Does your need for life insurance end when you stop working? That’s a question I get often, and so it made sense to address it in our blog post today.
It’s common to think of life insurance as a need that replaces working income. It’s certainly true that the primary spouse and even in non-working spouse have life insurance needs to replace income and/or additional expenses, but retirees have income sources that end as well. The primary being Social Security and pension.
It’s unavoidable to lose one Social Security check at the premature passing of a spouse. Whether or not the loss of this income is offset by the reduced expenses of the surviving spouse must be stress tested in order to determine whether there is a continued need for a death benefit.
Depending on how an individual elects a pension, it may be reduced at the passing of the spouse. A life only pension will cease income payments to the survivor. Other options such as 75% or 50% joint and survivor pension options will also create a reduction in income for the surviving spouse. All these income reductions need to be tested against the survivors new expenses to see if an additional death benefit need remains.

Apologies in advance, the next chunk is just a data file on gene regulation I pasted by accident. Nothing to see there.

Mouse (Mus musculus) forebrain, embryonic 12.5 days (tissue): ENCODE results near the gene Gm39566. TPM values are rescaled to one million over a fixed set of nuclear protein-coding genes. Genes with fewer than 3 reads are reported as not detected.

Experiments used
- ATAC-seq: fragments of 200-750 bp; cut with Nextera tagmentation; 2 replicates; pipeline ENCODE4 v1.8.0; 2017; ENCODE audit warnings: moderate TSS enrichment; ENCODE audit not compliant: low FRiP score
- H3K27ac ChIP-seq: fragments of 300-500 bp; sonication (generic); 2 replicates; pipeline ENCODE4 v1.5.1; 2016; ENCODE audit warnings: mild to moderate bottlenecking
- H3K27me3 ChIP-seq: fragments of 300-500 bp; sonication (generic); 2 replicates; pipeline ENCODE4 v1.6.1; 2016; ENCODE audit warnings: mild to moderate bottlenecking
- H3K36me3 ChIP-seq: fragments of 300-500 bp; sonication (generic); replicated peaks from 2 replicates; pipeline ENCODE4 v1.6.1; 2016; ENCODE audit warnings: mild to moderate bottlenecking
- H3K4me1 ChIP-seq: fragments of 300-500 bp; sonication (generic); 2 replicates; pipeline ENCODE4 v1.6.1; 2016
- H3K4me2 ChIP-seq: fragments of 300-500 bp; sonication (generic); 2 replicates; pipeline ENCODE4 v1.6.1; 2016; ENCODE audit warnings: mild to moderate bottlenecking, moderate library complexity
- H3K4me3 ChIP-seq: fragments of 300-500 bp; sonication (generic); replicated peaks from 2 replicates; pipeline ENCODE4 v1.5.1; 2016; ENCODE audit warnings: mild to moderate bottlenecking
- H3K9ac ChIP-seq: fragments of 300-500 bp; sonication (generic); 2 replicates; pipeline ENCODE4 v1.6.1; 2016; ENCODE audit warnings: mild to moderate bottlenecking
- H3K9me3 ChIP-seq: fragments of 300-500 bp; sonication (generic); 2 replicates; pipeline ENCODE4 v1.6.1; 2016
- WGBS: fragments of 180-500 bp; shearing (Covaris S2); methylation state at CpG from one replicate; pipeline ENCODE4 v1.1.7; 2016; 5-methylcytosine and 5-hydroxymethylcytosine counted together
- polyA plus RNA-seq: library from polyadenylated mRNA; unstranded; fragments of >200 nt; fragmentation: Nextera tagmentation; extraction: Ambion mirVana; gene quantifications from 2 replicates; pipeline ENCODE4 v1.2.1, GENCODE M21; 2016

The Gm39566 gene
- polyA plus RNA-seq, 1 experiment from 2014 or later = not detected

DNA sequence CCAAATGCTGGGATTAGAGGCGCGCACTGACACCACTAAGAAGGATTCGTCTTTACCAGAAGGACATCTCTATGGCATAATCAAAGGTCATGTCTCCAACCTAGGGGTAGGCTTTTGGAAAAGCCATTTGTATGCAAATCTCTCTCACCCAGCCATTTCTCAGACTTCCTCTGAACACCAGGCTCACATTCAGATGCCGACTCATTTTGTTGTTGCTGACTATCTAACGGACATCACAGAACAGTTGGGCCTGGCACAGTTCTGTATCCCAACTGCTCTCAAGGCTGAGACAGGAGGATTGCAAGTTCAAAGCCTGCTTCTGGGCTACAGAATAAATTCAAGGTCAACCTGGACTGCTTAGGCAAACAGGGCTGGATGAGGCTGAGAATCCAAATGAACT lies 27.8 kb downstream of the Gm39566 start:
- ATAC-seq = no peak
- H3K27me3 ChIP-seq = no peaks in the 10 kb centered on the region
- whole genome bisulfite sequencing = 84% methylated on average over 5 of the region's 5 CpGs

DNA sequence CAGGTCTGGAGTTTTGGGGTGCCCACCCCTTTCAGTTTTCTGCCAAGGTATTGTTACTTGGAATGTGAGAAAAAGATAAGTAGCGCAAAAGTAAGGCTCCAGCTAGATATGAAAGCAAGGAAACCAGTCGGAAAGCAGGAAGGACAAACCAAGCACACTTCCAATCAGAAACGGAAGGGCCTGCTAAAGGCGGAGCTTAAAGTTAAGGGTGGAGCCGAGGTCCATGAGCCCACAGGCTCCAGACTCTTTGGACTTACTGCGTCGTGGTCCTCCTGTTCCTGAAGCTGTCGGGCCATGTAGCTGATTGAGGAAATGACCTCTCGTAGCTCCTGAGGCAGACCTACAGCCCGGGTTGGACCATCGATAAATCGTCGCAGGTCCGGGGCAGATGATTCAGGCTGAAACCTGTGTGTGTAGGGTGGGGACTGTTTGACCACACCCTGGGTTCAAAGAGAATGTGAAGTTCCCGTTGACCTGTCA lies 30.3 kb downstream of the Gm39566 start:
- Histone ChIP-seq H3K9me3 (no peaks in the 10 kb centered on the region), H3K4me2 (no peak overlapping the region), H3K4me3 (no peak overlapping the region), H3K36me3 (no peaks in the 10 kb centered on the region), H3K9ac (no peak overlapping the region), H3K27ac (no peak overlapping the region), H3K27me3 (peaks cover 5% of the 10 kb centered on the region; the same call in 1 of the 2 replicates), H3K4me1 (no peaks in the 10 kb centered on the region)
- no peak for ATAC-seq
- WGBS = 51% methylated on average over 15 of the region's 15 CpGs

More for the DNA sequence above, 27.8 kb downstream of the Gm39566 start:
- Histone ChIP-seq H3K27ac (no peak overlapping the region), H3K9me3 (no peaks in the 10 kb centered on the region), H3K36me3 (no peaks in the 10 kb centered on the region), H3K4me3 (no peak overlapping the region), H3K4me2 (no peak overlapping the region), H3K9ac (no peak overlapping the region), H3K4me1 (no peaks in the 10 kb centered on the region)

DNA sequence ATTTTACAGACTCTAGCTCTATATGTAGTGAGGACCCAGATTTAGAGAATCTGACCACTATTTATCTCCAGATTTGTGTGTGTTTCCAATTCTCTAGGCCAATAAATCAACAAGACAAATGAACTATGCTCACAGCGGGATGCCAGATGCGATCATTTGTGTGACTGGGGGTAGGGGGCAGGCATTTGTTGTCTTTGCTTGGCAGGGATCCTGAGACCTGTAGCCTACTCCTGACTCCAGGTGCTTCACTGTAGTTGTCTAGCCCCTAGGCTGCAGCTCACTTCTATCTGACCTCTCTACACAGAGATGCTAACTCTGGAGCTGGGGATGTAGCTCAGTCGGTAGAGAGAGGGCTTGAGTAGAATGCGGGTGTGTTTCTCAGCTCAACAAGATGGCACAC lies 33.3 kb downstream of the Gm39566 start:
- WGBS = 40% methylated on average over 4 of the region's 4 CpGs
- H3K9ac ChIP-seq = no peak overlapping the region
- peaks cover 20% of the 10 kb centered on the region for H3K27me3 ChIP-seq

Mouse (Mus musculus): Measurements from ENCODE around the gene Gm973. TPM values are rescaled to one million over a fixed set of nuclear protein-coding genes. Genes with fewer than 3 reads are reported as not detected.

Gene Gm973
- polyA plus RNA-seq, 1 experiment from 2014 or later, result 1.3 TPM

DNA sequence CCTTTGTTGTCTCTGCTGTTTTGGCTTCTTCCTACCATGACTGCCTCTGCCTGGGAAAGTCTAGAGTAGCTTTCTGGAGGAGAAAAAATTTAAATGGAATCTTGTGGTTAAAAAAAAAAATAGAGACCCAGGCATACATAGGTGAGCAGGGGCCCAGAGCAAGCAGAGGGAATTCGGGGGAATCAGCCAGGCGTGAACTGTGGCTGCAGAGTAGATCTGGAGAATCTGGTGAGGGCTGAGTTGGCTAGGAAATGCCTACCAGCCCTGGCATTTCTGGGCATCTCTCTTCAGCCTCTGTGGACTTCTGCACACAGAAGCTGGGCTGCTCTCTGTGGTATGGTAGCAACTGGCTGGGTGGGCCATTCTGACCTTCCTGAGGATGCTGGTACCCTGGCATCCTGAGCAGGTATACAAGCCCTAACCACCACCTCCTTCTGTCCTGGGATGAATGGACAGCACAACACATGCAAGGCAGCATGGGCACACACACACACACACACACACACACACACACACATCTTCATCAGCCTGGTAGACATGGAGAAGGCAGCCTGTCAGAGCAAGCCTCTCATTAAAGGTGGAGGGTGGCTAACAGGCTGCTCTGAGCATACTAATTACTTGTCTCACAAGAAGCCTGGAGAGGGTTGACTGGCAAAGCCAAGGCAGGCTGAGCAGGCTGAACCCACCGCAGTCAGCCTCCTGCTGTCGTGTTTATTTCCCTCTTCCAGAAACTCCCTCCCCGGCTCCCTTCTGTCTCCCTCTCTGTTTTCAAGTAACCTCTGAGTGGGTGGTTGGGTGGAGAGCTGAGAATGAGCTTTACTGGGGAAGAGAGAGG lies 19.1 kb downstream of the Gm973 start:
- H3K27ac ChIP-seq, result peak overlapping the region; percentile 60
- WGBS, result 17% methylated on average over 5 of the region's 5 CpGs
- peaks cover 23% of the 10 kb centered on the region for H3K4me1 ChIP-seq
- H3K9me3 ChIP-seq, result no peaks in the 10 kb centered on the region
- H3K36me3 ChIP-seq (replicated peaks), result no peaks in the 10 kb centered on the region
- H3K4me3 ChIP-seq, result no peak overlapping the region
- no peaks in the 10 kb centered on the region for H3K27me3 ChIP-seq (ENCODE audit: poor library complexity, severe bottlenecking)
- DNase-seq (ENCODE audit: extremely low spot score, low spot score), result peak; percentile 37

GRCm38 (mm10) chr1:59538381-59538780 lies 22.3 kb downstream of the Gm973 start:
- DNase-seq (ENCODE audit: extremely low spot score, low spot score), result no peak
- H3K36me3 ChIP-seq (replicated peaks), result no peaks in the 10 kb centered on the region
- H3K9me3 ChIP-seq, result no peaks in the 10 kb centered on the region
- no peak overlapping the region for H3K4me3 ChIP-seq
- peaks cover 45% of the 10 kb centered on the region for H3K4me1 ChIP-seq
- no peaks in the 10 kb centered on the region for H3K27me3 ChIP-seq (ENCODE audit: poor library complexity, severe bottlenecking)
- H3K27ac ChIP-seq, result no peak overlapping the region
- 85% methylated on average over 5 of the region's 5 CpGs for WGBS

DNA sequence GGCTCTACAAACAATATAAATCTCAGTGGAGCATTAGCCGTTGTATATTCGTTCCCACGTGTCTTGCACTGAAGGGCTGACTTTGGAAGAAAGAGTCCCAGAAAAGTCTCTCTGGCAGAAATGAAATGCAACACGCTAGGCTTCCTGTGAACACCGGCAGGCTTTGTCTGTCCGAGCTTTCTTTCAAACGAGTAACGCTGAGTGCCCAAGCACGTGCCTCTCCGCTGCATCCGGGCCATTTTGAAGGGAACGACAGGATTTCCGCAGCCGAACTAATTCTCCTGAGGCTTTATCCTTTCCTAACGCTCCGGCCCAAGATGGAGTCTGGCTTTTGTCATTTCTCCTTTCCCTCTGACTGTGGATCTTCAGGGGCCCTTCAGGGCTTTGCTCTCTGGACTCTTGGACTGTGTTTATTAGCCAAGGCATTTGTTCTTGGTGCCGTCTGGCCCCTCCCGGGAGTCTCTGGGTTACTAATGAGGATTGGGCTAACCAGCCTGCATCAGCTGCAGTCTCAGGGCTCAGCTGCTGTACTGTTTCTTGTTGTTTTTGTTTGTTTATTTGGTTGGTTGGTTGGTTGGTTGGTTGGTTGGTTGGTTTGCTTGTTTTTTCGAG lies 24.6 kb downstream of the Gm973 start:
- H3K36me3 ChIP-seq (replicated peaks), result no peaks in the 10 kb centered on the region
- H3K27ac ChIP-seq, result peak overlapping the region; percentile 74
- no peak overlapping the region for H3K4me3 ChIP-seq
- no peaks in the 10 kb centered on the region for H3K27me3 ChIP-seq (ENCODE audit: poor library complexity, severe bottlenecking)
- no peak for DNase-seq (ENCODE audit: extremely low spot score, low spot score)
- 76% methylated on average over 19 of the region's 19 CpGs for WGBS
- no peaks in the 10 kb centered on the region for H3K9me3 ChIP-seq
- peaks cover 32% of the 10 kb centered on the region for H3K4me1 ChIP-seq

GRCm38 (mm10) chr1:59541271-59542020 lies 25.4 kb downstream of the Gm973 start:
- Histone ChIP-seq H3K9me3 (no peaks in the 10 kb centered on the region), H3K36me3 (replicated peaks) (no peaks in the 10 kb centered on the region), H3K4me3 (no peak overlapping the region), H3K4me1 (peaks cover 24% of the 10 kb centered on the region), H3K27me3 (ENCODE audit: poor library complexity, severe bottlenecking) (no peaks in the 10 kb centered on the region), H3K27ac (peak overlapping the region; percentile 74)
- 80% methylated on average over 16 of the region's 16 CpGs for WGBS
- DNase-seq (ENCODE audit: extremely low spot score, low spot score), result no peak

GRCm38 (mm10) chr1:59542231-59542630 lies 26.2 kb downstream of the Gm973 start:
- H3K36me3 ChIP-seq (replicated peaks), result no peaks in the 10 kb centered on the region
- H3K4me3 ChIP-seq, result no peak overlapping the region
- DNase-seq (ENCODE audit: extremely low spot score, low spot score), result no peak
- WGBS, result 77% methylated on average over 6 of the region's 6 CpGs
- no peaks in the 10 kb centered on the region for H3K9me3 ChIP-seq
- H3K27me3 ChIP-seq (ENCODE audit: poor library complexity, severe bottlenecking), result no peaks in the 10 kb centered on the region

Sometimes by the time a retiree realizes an additional need for life insurance, the cost can be prohibitive… so what can be done then?
Some retirees can choose to incorporate their housing wealth as a safety net for a surviving spouse in a situation where there is a loss of income. Activating a Home Equity Conversion Mortgage (HECM) line of credit as early as possible in retirement can go a long way toward ensuring there is enough later on if needed.
Have you stress tested the need for life insurance during retirement?